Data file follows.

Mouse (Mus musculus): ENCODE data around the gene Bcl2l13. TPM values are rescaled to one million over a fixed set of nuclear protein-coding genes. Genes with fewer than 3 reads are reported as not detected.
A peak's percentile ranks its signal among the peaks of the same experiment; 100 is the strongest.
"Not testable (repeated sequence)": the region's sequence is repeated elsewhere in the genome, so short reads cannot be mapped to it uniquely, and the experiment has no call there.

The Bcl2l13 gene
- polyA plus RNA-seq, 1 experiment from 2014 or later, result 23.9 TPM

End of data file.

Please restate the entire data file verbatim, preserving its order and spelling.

Mouse (Mus musculus): ENCODE data around the gene Bcl2l13. TPM values are rescaled to one million over a fixed set of nuclear protein-coding genes. Genes with fewer than 3 reads are reported as not detected.
A peak's percentile ranks its signal among the peaks of the same experiment; 100 is the strongest.
"Not testable (repeated sequence)": the region's sequence is repeated elsewhere in the genome, so short reads cannot be mapped to it uniquely, and the experiment has no call there.

The Bcl2l13 gene
- polyA plus RNA-seq, 1 experiment from 2014 or later, result 23.9 TPM